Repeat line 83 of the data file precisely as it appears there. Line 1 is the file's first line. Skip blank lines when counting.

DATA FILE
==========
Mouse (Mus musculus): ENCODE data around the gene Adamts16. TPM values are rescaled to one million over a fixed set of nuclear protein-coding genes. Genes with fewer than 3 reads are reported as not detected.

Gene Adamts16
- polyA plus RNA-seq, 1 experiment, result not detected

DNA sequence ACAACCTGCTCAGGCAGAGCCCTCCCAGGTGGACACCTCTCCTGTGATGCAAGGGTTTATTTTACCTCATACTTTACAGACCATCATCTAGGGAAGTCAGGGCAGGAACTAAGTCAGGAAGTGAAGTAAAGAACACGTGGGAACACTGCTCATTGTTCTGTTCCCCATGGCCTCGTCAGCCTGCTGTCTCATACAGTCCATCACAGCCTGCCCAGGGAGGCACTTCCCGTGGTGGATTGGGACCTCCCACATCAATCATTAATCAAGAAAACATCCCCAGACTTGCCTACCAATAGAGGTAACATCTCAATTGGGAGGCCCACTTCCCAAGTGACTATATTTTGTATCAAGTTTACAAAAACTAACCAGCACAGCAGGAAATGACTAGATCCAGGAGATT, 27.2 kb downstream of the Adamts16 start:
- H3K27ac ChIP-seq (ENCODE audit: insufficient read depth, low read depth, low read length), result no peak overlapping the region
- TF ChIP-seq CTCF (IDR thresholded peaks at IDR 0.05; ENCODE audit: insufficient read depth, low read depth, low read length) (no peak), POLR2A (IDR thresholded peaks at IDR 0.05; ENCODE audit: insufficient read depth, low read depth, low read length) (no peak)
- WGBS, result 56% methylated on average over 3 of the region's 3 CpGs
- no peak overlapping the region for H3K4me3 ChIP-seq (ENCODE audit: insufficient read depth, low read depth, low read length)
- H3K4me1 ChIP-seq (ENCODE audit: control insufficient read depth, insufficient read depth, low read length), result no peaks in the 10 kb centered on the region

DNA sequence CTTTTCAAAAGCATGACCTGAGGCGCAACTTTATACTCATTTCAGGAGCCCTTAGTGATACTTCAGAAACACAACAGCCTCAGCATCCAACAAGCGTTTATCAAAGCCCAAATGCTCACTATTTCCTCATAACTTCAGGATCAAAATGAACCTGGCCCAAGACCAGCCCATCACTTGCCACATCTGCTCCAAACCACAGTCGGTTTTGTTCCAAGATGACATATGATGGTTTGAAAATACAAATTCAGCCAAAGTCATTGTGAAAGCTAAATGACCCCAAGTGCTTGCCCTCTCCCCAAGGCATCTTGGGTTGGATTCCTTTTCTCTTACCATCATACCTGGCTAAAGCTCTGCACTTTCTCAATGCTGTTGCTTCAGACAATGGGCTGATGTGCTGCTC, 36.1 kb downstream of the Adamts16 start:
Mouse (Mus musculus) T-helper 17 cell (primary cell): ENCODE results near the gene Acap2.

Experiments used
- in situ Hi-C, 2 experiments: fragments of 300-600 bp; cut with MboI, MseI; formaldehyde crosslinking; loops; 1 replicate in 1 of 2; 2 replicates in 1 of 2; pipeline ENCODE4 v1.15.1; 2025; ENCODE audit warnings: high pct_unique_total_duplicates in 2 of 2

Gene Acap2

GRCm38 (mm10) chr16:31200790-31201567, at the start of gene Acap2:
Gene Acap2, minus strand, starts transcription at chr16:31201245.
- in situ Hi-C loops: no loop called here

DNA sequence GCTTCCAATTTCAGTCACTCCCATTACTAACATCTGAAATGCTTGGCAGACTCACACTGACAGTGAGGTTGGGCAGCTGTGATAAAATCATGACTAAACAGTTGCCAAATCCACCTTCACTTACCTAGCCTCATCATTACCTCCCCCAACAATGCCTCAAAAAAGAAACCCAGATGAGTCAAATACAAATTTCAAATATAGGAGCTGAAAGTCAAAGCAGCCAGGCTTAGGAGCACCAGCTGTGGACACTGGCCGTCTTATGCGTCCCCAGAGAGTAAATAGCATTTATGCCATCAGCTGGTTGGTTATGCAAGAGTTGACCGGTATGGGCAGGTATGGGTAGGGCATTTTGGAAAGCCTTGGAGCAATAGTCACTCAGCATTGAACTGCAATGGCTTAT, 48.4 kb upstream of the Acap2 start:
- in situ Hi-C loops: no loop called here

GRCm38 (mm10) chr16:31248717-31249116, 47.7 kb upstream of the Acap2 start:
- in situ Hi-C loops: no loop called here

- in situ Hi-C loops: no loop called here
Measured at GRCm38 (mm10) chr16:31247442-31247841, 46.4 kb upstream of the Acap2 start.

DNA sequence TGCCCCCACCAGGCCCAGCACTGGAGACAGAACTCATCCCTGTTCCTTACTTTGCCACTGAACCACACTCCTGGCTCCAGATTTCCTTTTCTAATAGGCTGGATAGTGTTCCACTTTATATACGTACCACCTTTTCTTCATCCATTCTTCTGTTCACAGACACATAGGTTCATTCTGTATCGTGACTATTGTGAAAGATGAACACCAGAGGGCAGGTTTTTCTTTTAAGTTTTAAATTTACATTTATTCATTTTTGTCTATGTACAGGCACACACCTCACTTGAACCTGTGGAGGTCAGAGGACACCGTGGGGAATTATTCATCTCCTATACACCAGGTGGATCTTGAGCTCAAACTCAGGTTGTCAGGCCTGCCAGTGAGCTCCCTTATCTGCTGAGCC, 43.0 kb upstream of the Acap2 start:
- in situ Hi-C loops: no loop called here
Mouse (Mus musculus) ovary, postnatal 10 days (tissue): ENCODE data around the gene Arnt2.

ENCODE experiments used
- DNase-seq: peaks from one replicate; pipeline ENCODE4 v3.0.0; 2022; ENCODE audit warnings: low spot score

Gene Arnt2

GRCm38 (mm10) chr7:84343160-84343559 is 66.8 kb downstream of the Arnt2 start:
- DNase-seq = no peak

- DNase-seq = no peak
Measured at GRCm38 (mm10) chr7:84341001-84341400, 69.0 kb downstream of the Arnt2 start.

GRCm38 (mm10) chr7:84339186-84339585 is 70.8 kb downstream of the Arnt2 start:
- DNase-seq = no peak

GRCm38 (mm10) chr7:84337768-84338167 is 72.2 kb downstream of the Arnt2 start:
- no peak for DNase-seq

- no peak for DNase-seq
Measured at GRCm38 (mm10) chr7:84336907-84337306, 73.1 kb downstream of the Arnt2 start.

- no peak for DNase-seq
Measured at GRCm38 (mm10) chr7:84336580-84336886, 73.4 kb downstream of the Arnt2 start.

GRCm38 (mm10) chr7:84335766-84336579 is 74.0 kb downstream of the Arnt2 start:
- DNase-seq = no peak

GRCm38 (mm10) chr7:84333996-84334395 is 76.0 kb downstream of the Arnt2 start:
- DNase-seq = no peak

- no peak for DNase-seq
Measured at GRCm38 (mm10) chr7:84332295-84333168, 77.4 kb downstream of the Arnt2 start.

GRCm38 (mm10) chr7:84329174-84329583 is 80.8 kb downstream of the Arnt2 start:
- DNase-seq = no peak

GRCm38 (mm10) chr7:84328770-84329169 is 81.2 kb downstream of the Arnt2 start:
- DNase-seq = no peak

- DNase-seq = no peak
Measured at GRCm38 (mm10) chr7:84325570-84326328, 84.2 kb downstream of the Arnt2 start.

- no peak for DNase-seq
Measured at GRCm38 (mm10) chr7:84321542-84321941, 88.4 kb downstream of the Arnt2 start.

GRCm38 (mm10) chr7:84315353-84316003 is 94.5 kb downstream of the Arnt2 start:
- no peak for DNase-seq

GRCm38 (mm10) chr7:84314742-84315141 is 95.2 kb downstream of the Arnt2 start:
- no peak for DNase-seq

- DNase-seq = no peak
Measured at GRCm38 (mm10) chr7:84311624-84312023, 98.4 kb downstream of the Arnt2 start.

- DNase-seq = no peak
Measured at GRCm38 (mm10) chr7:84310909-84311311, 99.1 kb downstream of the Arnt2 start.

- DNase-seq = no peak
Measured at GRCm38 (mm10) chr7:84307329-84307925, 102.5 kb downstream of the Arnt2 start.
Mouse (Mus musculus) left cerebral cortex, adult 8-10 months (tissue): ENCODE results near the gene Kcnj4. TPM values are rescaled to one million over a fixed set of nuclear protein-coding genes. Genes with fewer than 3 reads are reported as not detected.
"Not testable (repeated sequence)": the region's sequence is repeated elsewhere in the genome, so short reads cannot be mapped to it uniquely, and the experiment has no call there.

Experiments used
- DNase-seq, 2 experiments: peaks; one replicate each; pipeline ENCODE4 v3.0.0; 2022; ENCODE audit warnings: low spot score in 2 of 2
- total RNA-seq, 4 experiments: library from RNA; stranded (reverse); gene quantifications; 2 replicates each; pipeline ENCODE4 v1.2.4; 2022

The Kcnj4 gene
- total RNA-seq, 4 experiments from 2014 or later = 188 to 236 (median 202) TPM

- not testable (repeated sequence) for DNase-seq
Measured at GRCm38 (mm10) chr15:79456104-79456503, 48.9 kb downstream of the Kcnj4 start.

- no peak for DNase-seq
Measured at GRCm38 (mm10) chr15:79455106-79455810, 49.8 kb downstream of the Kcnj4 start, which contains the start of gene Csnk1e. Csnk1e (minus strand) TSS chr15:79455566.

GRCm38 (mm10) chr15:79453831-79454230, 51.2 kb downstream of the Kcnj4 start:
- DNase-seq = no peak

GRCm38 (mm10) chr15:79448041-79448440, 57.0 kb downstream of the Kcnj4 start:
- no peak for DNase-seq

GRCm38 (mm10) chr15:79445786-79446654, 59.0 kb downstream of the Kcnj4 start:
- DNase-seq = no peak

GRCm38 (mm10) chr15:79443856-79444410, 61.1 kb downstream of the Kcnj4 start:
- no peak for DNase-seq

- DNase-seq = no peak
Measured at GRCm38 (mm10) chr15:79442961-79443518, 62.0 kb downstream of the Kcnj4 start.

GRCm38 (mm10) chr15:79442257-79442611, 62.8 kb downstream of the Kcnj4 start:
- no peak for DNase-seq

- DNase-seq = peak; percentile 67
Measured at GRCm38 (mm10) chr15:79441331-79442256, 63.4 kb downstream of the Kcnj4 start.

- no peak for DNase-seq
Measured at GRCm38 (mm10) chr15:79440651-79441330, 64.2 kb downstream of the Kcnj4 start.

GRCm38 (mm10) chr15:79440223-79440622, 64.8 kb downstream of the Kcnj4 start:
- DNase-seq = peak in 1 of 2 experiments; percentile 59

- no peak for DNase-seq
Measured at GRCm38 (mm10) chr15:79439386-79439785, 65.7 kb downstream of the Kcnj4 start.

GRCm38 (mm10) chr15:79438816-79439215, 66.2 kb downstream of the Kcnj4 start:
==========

GRCm38 (mm10) chr15:79443856-79444410, 61.1 kb downstream of the Kcnj4 start: